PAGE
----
If you live in towns with historic city centers such as Whittier, Orange or
On the periphery of this
Mr. M —a Chicano born in
A practitioner of his own well-grooming gospel,
Mr. M's father instilled in him a passion for barbering through visits to American Razor in Fullerton. But as an adult, he frequented American Vintage Barber for service from the late great Carlos Gomez, with whom Mr. M developed a special bond. "Barbering is definitely relationship-based. If I don't go to my barber, and I go back three months later, it feels like I cheated on them," he says with a laugh. "I want to have a friendship with the person who is cutting my hair, not someone who thinks they're too cool for me, which oddly happens."
Now that barbering has become a lucrative business, Mr. M says weeding out those who are faking the funk for a quick buck from the true-school barbers is important for anyone who respects the culture like he does. "Some people are going into for the wrong reasons," he says. "They're not taking it as a profession; they're taking it as a hustle and a game. Many [new barber shops] aren't barber-owned; they're cosmetologist-owned.
"To have that barber pole," Mr. M continues, a slight frustration now settling into his voice, "you have to have a barber's license—and only a barber can use a straight razor."
In 2012, legislation in Michigan proposed banning cosmetologists from using the sacred barber's pole. Mr. M says a third-generation barber in Chicago (who once had the mob running operations out of his basement) once summarized the issue of poseurs saturating the barber scene to him best: "A nurse can't put outside her business that she's a doctor—you just can't do that. . . . If you're a cosmetologist, that's fine. But don't pass off as a barber just to saturate and absorb as much as you can from the industry."
According to Mr. M, today's revived interest in barbering is credited to three OC pioneers who deserve the highly coveted yet often loosely used title of "master barber." "Jake Bricks and Eric Webb are the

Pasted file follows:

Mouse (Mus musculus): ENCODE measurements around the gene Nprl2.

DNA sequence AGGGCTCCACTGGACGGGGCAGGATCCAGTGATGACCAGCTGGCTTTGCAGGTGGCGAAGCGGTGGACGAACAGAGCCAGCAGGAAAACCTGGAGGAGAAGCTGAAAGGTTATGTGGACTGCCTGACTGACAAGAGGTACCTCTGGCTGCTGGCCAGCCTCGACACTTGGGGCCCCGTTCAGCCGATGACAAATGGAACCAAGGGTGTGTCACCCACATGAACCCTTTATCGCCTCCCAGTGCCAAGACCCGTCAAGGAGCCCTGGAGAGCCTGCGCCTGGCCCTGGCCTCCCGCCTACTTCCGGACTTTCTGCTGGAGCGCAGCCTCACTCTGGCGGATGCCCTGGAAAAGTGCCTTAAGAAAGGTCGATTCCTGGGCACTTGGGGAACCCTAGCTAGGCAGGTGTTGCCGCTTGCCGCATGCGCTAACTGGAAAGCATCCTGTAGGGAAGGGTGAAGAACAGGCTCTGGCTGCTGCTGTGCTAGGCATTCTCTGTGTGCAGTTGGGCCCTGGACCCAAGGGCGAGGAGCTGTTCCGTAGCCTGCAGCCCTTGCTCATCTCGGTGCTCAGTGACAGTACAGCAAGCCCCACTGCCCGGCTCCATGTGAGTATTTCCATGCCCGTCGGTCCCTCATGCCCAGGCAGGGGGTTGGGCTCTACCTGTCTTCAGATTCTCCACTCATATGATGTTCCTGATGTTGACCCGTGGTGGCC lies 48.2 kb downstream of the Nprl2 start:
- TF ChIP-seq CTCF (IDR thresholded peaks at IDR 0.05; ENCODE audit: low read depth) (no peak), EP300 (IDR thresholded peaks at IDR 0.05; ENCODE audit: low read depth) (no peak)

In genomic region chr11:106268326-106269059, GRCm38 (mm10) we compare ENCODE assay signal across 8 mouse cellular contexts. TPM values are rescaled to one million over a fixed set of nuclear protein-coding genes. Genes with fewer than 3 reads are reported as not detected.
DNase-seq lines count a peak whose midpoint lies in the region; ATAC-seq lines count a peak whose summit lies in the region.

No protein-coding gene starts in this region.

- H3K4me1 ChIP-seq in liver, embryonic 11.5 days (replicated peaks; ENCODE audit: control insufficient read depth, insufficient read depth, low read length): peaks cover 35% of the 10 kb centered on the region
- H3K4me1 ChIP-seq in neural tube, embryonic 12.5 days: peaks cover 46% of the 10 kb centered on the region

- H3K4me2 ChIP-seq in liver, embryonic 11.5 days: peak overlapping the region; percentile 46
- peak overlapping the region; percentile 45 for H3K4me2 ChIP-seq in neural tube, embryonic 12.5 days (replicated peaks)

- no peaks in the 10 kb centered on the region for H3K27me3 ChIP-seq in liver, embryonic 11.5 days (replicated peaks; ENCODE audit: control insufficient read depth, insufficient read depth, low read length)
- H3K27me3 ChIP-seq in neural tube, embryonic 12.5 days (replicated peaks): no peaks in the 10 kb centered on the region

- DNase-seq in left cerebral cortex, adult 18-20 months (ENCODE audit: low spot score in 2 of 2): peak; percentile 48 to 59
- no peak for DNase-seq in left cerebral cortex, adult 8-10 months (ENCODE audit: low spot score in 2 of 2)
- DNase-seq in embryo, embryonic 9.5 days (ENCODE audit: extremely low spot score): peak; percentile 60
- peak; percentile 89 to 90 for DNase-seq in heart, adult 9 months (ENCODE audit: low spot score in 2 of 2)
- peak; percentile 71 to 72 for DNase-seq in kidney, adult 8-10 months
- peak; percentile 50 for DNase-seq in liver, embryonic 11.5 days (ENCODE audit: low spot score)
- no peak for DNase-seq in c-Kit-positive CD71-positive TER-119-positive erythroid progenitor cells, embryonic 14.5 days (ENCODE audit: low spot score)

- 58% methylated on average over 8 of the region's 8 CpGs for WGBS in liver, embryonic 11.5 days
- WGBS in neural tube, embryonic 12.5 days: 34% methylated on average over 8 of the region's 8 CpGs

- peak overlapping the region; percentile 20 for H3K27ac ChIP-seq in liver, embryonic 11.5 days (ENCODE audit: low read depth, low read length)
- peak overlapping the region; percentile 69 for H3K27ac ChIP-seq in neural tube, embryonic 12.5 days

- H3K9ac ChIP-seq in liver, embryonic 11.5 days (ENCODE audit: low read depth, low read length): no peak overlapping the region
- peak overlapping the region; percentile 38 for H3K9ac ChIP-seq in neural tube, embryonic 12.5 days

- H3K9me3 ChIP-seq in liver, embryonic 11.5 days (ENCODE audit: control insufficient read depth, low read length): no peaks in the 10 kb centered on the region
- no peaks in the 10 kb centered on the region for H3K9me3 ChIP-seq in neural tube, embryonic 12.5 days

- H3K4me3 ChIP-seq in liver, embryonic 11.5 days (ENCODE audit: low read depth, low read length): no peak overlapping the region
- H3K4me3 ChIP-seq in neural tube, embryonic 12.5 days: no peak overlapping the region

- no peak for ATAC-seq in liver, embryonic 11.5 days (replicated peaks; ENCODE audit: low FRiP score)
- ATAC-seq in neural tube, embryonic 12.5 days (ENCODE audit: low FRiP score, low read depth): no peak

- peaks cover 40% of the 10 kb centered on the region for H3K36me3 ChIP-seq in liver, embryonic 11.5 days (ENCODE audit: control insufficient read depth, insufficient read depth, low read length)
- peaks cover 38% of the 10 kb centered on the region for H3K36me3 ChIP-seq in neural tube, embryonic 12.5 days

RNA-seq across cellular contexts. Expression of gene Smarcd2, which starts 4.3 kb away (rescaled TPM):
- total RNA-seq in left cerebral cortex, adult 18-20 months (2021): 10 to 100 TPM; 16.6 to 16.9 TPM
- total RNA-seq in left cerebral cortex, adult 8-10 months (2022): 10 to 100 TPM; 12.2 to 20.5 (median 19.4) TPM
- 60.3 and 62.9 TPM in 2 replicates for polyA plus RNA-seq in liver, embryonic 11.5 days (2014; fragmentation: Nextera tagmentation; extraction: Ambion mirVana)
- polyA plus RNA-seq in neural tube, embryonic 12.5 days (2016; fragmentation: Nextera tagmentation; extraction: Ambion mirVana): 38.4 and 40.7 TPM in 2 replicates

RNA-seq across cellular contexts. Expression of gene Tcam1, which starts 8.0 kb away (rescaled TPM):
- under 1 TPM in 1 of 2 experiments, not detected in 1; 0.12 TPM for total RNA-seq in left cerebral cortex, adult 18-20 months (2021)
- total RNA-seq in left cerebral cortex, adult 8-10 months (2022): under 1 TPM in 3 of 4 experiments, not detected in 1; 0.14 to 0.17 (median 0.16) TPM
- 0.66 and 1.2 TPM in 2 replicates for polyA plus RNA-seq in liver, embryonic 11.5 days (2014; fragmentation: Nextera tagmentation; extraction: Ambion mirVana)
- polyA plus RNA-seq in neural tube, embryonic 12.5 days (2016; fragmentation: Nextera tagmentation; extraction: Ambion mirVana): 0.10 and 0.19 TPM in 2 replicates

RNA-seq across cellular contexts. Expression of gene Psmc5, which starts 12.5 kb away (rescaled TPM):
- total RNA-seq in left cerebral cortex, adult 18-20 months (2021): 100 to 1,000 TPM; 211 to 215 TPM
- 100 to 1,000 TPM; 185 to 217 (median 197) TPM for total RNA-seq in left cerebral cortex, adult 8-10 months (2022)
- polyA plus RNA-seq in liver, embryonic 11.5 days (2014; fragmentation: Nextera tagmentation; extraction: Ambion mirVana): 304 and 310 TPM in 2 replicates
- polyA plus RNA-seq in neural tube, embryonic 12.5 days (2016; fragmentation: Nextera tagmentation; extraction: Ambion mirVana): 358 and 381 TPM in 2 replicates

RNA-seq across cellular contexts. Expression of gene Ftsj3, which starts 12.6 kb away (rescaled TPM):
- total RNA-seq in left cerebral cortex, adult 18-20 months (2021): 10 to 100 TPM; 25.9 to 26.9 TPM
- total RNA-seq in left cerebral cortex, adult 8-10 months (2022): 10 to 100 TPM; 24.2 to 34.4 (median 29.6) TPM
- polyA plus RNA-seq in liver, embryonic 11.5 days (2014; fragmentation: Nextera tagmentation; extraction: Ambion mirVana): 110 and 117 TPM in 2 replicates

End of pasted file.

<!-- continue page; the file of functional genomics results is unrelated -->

Jake Bricks of Jake's Barbershop cultivated a following of suburban rebels, Chicanos and international rock stars such as Morrissey and Boz Boorer of the Polecats at his business in Orange. (Bricks died in 2000.) Eric Webb of Circle City Barbers (our winner for Best Barber Shop in 2012) is still humbly offering his craftsmanship from a quaint shop in Old Towne Orange. And Donnie Hawley of Hawleywood's barber shops in Costa Mesa, Huntington
While Mr. M celebrates
As for all of the opportunist bandwagon barbers out there, Mr. M has a few words of warning: "[Barbering is] gonna burst— it's bursting right now because of saturation and trends." He feels only true-blooded barbers will stick around when long hair inevitably makes a comeback, as it did during the "Great Barber Depression" of the 1960s-1990s. "[The barber shop] is the heartbeat of the community, and that's what these people don't understand," he explains. "It's going to be there long after the trend is gone—if you really were a true barbershop."
He's currently working on a book called Revival of the Traditional Barbershop, which will document the most influential barber shops in Southern California for its first edition; an all-natural shaving cream; the latest issue of The Avenue; and a documentary on Romero, a renowned barber and rockabilly musician from Silver Lake. "Somehow, my life was destined for me to do what I've done," Mr. M says as he shares that his mother followed a Mexican Catholic tradition of praying to saints for certain blessings. She prayed to St. Martin de Porres to bless her with a son. "All my life, I always knew he was my patron saint. Turns out he's the patron saint of barbers, too."
To follow Mr. M's work, visit www.gentlemensavenue.com.